Apple 21.5in iMac (3.6GHz, 4-core, 2019) vs Apple MacBook Air (2019) full review

The MacBook Air has always been one of Apple’s most popular Macs, but when Apple failed to update it for over three years everyone thought that the Air had breathed its last. When in October 2018 Apple updated the MacBook Air there were celebrations aplenty. The new MacBook Air has all-new, smaller and thinner design, new colour options, and a Retina display. And best of all, in July 2019 Apple reduced the price of the MacBook Air so it now starts at £1,099/$1,099.

There's an iMac that's priced similarly at £1,049. Does this mean that the two machines are comparable? Most definately not, as you will see if you read on. But that doesn't mean it's not worth paying a little more to get a better speced iMac rather than a MacBook Air, we'll look at the options.

Here we will compare both models of MacBook Air with the various 21.5in iMac units.

MacBook Air


Before the MacBook Air was updated in 2018 there were rumours that Apple would be pricing it at under £1,000/$1,000. This didn’t happen - aside from Apple keeping the older model on for £949/$999 for just under a year (as of July 2019 the older-style MacBook Air is no longer available).

The 2018 MacBook Air - which was updated in July 2019 to add True Tone to the screen, but with no other changes to the specs - now costs £1,099/$1,099. £100/$100 less than it did at launch in October 2018.

For that you get:

  • 1.6GHz dual-core 8th-gen Intel Core i5 processor with 3.6GHz Turbo Boost
  • 128GB SSD storage
  • Intel UHD Graphics 617 
  • 2560x1600 Retina display (now with True Tone)
  • For: £1,099/$1,099

There’s a second MacBook Air available for £1,299/$1,299 (also £100 less than it was). The only difference is that it offers 256GB storage.

  • 1.6GHz dual-core 8th-gen Intel Core i5 processor with 3.6GHz Turbo Boost
  • 256GB SSD storage
  • Intel UHD Graphics 617 
  • 2560x1600 Retina display (now with True Tone)
  • For: £1,299/$1,299

You can buy a MacBook Air from Apple here.

MacBook Air

As we said above, there is a iMac that costs a few pounds less than the MacBook Air: £1,049/$1,099. However there are a number of reasons why it's not a good deal, as we will discuss.

Here's what you get:

  • 2.3GHz dual-core 7th-gen Intel Core i5 processor with 3.6GHz Turbo Boost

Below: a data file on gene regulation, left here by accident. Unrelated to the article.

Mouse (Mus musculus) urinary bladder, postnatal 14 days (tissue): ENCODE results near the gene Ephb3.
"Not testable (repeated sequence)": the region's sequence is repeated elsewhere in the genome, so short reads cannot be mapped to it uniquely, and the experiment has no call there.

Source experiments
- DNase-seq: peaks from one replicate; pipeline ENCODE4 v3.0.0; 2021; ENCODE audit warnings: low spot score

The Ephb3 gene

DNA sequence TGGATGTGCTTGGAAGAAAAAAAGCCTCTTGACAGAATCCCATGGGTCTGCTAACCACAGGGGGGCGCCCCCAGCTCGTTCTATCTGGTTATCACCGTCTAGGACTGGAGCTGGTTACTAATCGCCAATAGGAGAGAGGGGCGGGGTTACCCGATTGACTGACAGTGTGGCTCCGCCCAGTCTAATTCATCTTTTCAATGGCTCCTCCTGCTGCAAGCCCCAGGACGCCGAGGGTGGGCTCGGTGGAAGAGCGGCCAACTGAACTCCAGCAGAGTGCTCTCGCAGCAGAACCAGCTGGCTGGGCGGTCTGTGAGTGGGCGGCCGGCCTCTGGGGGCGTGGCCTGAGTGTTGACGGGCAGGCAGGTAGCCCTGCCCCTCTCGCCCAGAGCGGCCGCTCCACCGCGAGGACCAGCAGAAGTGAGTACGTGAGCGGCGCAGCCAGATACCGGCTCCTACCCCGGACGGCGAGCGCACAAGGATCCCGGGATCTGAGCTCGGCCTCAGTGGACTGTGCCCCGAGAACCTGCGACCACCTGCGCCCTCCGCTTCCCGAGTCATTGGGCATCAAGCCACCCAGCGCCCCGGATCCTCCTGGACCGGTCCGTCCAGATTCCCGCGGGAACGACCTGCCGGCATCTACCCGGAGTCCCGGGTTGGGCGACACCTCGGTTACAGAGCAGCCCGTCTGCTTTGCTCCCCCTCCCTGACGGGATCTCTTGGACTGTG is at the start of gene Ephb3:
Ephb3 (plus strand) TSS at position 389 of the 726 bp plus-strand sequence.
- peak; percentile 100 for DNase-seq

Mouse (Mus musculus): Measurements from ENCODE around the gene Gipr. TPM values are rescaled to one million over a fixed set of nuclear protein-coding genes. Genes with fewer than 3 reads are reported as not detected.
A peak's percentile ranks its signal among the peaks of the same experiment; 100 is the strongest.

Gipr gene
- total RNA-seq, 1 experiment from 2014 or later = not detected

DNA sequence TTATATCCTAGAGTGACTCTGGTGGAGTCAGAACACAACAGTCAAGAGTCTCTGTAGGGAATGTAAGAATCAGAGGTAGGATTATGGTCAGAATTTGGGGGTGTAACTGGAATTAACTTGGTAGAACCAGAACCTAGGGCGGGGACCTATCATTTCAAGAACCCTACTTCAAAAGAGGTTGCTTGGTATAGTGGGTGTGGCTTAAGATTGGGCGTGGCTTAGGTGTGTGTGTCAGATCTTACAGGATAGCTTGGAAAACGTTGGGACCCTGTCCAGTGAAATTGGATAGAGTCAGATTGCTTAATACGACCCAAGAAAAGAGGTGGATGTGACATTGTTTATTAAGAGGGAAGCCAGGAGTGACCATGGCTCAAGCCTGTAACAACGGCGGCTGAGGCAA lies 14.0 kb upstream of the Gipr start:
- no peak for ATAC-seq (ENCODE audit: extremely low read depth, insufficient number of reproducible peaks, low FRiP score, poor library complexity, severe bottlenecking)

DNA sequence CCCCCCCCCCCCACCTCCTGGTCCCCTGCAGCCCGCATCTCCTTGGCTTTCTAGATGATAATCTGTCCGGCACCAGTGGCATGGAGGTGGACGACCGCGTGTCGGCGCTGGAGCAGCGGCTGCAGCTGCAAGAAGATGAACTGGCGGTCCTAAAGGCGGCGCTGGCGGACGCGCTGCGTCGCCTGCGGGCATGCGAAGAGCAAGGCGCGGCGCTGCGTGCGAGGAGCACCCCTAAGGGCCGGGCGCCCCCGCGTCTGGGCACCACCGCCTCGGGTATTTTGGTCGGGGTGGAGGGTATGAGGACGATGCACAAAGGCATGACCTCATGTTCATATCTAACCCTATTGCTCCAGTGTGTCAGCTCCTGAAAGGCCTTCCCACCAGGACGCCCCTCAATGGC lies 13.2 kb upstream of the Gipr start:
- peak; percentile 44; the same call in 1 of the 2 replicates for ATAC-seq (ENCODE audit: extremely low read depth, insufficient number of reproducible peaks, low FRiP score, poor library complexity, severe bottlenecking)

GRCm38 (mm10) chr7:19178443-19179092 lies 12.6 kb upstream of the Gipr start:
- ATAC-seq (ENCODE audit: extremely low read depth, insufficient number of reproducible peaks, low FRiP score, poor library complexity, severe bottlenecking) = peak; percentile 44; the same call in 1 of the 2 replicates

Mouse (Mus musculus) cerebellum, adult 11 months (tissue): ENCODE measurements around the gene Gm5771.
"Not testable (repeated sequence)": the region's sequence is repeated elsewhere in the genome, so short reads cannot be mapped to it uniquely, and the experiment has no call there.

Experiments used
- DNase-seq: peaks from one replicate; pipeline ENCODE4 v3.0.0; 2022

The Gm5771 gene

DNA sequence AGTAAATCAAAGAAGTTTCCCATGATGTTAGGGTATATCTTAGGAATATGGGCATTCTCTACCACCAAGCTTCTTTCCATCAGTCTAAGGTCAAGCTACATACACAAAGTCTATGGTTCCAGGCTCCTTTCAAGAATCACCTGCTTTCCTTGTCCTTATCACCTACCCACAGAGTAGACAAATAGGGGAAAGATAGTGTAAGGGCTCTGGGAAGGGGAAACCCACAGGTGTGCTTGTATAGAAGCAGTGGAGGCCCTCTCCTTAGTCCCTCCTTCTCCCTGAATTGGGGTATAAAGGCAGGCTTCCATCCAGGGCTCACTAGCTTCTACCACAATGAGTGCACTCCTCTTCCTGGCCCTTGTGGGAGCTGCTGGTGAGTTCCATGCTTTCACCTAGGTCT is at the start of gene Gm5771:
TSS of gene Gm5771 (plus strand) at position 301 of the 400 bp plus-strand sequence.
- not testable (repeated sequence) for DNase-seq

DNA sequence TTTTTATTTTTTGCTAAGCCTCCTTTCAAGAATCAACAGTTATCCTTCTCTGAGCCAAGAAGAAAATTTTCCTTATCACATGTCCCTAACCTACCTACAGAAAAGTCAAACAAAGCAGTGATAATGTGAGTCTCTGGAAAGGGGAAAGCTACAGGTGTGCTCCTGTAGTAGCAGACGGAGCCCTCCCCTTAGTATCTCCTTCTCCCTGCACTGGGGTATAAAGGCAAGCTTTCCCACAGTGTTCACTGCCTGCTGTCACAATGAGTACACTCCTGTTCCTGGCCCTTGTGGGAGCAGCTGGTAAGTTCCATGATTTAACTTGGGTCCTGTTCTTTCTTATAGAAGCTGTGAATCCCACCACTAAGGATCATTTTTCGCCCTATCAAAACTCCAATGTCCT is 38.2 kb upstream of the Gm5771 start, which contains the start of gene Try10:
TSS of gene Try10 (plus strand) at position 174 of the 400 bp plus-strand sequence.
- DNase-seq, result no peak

• 1TB hard drive
  • Intel Iris Plus Graphics 640
  • 8GB 2133 MHz RAM
  • 1920x1080 non-Retina display
  • For: £1,049/$1,099

The older generation processor means that this Mac won't perform as well as the MacBook Air. Another thing holding it back is the hard drive: 1TB might sound promising, but PCs with hard drives are far slower than those with SSDs. Plus, the lack of Retina display is a disadvantage. It's hard to recommend this machine at over £1,000. If Apple was selling it for £700 we might be more approving of it.

But there are other iMacs on offer. The rest of the iMac range were updated in March 2019 and include the following 21.5in models (there are also 27in iMacs but we won't discuss them here as they definately aren't comparable to a MacBook Air!)

  • 3.6GHz quad-core 8th-gen Intel Core i3 processor
  • 1TB hard drive
  • Radeon Pro 555X graphics 
  • 8GB 2400MHz RAM
  • 4K 4096x2304 Retina display
  • For: £1,249/$1,299

The top-of-the range 21.5in iMac actually has a similar spec to the entry-level 27in model.

  • 3.0GHz 6-core 8th-gen Intel Core i5 processor with 4.1GHz Turbo Boost
  • 1TB Fusion drive
  • Radeon Pro 560X graphics 
  • 8GB 2666MHz RAM
  • 4K 4096x2304 Retina display
  • For: £1,449/$1,499

You can buy an iMac from Apple here.

iMac 2019

Before Apple cut the price of the MacBook Air by £100/$100 in July 2019 there was only a jump of £100/$100 between the MacBook Air and the 2019 Retina iMac. Since the price change that difference is now £200/$200.

What do you get for spending £200/$200 more? We'll discuss the differences in more detail below but its clear that you get more for your money if you choose an iMac, with faster processors, better RAM, better graphics and more storage, for just £200 more. 

But now that the MacBook Air costs £200 less than the 2019 Retina iMac, it certainly looks a lot more attractive, and the power it offers and the now lower price is impressive.

Before we discuss how the specs compare though, we'll quickly discuss the other more obvious difference: design.